Wednesday, June 29, 2011

New Words: 1927 and 2011

The Atlantic's Alexis Madrigal recently posted 15 new words from the 1927 Webster's International Dictionary. The additions include airplane, jazz, movie, and windshield. It's interesting to compare these to the words the Oxford English Dictionary added this year.

Monday, June 27, 2011

The danger of computers filtering Internet content

Online organizer Eli Pariser delivered a fascinating TED talk last month about how computer algorithms filter what we come across on the Internet. He calls for changes in corporate practice and policy in order to prevent what could be a grim future for online public discourse.

Friday, June 24, 2011

More on Free Will

The Boston Globe's Josh Rothman recently detailed new research into free will. Responding to the work of Benjamin Libet, who, in the 1970s, conducted a series of experiments that suggested that the experience of consciously making a decision follows brain processes that dictate action (i.e. that we lack free will), a new group of researchers have conducted more precise experiments using new neuroscience technologies. The new research suggests that making choices involves both our minds and our bodies, complicating Libet's theory and offering a more complex view of free will.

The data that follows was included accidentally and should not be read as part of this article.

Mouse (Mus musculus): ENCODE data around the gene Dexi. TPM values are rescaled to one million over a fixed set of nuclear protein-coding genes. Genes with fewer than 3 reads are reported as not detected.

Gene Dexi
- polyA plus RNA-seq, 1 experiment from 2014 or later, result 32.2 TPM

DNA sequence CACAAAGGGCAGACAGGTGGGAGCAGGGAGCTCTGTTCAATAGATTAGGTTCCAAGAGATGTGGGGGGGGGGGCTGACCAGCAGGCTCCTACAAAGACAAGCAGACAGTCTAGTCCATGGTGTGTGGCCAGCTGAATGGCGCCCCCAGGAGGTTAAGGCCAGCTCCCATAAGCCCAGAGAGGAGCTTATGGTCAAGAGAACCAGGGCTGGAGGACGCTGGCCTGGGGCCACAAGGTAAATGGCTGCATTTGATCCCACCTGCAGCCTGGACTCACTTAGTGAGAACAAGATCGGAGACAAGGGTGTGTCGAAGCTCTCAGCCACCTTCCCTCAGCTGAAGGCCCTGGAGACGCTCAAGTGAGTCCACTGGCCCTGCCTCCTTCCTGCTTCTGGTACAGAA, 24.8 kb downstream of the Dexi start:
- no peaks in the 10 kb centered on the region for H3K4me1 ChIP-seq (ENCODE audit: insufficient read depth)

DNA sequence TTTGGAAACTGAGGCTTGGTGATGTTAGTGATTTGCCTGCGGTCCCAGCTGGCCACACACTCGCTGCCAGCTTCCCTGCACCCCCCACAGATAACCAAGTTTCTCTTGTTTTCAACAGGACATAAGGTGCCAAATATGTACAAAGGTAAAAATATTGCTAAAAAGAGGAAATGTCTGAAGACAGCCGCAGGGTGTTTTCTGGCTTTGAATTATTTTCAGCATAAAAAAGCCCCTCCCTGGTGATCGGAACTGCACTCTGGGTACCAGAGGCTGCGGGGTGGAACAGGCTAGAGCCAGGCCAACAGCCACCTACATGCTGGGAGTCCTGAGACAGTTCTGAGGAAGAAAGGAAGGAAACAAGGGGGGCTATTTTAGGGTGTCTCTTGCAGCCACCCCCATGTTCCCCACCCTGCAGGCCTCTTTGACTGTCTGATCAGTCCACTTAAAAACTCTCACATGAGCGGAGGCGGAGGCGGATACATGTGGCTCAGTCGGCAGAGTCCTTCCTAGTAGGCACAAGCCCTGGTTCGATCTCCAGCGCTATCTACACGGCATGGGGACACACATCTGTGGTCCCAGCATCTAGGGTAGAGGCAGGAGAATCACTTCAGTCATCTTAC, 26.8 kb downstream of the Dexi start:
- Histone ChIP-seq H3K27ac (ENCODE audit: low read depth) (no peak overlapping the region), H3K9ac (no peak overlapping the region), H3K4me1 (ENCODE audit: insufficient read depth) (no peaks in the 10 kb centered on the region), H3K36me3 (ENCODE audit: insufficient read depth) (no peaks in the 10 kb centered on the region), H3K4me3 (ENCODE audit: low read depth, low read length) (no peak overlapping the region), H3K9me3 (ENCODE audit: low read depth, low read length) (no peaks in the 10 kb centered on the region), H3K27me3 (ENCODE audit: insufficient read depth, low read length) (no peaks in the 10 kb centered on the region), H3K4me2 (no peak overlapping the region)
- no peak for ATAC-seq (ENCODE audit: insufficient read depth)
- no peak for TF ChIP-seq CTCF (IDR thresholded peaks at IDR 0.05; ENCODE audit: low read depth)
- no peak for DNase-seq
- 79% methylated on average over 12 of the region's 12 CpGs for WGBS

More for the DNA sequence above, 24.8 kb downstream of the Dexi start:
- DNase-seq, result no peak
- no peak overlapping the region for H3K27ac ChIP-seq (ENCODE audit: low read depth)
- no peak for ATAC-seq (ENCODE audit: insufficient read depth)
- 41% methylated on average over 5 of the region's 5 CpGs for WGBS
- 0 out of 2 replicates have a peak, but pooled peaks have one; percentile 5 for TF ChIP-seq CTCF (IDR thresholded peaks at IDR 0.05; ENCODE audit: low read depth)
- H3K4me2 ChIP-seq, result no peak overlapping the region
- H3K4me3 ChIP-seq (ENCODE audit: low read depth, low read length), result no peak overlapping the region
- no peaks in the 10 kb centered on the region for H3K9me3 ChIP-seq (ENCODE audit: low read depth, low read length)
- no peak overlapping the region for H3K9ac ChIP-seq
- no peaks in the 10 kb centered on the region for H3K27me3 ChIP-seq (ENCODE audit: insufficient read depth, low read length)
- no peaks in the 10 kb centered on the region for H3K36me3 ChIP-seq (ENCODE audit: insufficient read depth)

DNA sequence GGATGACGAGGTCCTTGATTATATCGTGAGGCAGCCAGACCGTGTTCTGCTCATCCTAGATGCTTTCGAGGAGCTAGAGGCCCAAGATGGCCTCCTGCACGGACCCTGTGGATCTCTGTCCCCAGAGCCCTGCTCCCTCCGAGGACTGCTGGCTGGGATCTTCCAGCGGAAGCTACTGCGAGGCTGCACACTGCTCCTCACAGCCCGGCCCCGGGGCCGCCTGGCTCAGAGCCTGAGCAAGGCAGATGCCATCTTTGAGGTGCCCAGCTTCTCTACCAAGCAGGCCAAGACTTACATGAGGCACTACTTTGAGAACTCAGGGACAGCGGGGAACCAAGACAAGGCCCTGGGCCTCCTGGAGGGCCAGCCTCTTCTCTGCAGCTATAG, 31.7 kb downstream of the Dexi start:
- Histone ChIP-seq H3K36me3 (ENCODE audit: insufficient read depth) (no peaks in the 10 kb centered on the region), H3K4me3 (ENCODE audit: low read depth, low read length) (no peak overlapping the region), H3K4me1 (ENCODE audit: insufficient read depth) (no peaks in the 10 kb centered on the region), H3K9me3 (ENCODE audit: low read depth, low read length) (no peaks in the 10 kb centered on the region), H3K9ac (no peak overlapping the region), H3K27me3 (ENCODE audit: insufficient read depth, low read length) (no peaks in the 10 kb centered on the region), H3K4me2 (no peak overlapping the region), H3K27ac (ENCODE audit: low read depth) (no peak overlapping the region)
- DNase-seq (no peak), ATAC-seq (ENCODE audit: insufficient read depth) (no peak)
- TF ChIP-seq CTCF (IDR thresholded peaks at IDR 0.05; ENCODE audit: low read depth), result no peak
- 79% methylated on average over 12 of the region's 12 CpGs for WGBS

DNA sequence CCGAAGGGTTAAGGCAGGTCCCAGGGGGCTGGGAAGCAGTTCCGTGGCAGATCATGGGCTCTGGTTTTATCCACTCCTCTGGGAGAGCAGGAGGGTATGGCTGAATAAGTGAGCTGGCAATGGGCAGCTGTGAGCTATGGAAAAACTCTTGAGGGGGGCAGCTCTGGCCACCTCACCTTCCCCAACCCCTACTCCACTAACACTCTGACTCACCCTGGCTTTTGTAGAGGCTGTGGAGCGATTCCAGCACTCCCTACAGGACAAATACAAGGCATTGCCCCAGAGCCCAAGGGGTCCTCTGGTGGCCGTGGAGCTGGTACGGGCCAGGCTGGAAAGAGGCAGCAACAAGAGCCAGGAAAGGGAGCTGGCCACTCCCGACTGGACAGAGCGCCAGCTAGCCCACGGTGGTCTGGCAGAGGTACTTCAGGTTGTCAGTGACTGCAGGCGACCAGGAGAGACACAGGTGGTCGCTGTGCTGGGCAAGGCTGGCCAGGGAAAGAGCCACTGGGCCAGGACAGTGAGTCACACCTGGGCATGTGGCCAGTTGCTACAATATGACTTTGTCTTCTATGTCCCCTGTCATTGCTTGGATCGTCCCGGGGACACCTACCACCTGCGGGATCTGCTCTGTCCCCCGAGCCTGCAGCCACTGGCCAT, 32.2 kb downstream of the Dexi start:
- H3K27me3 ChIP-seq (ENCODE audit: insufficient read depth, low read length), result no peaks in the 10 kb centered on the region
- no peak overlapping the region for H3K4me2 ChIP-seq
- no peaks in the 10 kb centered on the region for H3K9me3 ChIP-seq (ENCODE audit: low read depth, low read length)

Friday, June 17, 2011

Free Will in Limited Supply?

Is self-control a limited resource? Do we deplete our supply as we make decisions throughout our day? A recent piece in The New Republic by Jamie Holmes explores social psychology research that suggests that willpower is, indeed, limited. Experiments have demonstrated that people who complete tasks which require them to exert self-control become less able to exert self-control on subsequent tasks.

The article focuses on poverty and asks, why can't more poor people escape poverty? Holmes offers a brief introduction into the psychology of economic decision making. He then argues that poor people must routinely make weighty decisions which wealthier people would consider trivial—whether to buy food or medicine, for example. Making these decisions exerts a mental cost, depleting the willpower of the poor, and making their escape from poverty even more challenging.

Wednesday, June 15, 2011

Summer... and the Science of User Interface Design

Summer has arrived! While I hope to continue to post at least three times a week, I plan to write shorter posts. These will include links to interesting articles that I find online—with less analysis. I hope that those of you who have come to read my blog on a regular basis—and there are a handful of you out there—will continue to find the blog an enjoyable stop on your journey across the web.